Federal prosecutors say Springfield man was on the Senate floor during Capitol breach

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Federal authorities say this photo depicts Thomas B. Adams Jr. holding a Trump flag on the floor of the U.S. Senate on Jan. 6, 2021.
Federal authorities say this photo depicts Thomas B. Adams Jr. holding a Trump flag on the floor of the U.S. Senate on Jan. 6, 2021. | U.S. District Court records

Thomas B. Adams Jr. is at least the sixth person from Illinois to face federal charges in connection with the riot.

A Springfield man who allegedly carried a “Trump” flag onto the floor of the U.S. Senate during January’s breach of the U.S. Capitol is the latest person from Illinois to face charges in connection with the riot that interrupted the Electoral College vote, court records show.

Thomas B. Adams Jr., 39, is charged with entering a restricted building, violent entry and disorderly conduct on Capitol grounds, as well as obstructing an official proceeding, according to records filed in federal court in Springfield.

Adams had an initial appearance Tuesday after his arrest, records show. Prosecutors did not seek his detention, but he couldn’t immediately be reached Wednesday. An attorney listed in court records declined to comment. The records show Adams has worked for a lawn care company in Springfield.

He is at least the sixth person from Illinois to face federal charges in connection with the riot. The charges against him were filed April 2 in federal court in Washington, D.C., records show.

An FBI special agent explained in a court affidavit that authorities first noticed Adams because of an interview he gave to the publication Insider following the riot. The article said Adams trampled over police barricades, made his way into the Capitol, and eventually reached the Senate chamber after lawmakers had been evacuated, according to the affidavit.

The article also quoted Adams as saying, “It was a really fun time,” and it said he described the scene as “hilarious.”

But only one day after the riot — on Jan. 7 — the FBI was already driving by Adams’ home in Springfield as part of its investigation, records show. An agent then interviewed Adams on Feb. 4, according to the affidavit.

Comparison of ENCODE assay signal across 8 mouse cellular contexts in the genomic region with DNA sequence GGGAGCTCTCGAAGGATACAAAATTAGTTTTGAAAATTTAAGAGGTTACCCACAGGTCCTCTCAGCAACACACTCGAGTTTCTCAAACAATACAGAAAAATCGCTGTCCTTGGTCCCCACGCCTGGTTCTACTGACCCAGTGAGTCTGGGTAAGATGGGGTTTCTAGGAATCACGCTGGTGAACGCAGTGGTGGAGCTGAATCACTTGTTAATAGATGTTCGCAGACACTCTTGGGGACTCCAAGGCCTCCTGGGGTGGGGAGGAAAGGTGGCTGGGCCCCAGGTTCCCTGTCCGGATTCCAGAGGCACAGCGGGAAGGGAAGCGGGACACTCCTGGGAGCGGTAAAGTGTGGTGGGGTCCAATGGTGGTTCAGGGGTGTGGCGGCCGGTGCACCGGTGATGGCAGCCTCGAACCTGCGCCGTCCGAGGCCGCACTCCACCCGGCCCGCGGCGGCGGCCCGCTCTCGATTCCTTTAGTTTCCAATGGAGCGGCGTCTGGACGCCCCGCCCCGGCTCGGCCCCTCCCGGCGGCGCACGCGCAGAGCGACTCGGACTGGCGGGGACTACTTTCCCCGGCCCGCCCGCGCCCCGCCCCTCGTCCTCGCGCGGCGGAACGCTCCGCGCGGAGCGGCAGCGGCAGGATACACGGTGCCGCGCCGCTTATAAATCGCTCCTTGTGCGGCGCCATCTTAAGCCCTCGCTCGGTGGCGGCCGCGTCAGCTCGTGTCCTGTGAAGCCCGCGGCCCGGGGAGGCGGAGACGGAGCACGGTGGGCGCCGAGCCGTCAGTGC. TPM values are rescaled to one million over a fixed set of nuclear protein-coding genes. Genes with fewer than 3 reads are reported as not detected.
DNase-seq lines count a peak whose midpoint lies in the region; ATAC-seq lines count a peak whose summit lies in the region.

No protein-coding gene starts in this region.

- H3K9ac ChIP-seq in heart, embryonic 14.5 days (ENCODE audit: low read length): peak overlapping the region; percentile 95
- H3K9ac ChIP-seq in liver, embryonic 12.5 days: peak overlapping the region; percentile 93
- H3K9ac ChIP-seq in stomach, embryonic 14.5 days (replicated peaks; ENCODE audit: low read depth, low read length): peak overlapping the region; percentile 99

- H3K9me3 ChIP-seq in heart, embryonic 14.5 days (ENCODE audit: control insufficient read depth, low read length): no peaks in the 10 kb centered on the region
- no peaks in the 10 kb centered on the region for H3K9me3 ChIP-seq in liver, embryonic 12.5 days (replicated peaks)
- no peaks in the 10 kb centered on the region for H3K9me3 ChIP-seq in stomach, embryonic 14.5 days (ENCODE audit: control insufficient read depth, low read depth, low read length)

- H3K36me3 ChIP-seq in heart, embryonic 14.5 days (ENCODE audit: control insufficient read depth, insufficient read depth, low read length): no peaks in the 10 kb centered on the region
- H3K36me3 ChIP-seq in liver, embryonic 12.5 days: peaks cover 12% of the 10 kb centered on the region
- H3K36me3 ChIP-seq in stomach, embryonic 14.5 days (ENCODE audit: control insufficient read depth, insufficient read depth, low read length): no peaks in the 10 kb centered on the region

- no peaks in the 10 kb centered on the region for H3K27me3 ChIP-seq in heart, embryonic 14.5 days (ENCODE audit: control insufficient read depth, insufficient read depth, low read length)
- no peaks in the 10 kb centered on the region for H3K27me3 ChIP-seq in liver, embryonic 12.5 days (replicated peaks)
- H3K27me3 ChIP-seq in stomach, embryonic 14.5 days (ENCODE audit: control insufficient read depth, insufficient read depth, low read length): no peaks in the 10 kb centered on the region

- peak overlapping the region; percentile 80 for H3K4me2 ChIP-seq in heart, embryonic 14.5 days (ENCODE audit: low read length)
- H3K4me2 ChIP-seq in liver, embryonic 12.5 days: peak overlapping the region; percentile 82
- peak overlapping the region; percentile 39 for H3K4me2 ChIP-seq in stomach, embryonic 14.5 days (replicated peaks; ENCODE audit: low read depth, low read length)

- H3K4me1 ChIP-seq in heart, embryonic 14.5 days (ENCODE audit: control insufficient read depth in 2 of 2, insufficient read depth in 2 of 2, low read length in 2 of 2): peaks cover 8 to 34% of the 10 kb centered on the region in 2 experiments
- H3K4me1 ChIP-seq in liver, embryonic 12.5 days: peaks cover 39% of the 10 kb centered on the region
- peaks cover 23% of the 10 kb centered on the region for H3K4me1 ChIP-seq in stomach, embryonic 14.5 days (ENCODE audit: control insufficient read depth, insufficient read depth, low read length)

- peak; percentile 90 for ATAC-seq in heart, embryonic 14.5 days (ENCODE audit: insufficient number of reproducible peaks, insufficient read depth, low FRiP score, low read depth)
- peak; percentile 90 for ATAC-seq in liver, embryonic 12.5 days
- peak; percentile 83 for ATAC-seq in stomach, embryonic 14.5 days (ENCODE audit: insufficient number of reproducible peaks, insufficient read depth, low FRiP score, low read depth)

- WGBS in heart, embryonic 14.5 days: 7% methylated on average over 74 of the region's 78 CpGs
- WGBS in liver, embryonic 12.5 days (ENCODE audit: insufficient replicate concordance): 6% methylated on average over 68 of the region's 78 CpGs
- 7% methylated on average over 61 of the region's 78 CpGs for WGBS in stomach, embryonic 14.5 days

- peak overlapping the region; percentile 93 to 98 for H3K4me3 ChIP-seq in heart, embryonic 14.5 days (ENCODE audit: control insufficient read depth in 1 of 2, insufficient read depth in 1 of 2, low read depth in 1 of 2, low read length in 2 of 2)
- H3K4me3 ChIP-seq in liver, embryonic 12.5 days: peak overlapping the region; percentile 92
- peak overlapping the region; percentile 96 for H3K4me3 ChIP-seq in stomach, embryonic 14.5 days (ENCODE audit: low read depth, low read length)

During that interview, Adams allegedly admitted to being on the floor of the Senate on Jan. 6. He allegedly said the door to the Capitol was open, and he didn’t realize things were not peaceful until he and a friend walked over broken glass.

Adams called the Capitol a public-access building and allegedly said he thought to himself, “What are they going to do if a half a million people are here and standing inside of a building and want to be heard?” The affidavit indicates he spoke with the agent about groups such as the Proud Boys, the Not F—ing Around Coalition and Antifa.


U.S. District Court
Still shot of a video allegedly taken by Thomas B. Adams Jr. on the floor of the U.S. Senate on Jan. 6, 2021.

The feds say Adams admitted recording videos of himself and a friend inside the Capitol building. He also allegedly took additional photos and videos, and the feds included examples of them in the affidavit. Adams said he entered the building from the back door, where people had breached with window washing equipment, it said. He said they were forced out a side door.

Adams told the agent the worst thing he did while inside the Capitol was try to find his friend’s glasses on the ground as they were being pushed out the door, according to the feds. He claimed an officer had grabbed his friend’s glasses and ripped them off his face in an attempt to mace him.

Meanwhile, Adams allegedly said he heard people yelling “let’s take the White House,” “let’s storm this place and show them they can’t make us leave,” and “they can’t arrest us all.”

Adams also confirmed to an FBI agent that he was the person in a photograph holding a Trump flag on the Senate floor.

Adams told the agent he thought some people in the building that day had an agenda, while other innocent people got caught up in the riot. He also allegedly said he didn’t think everyone there should be in trouble because not everyone did things that were wrong — some just felt they were peacefully entering a building.

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via Chicago Sun-Times – All https://ift.tt/2xAxGgE

April 14, 2021 at 01:47PM

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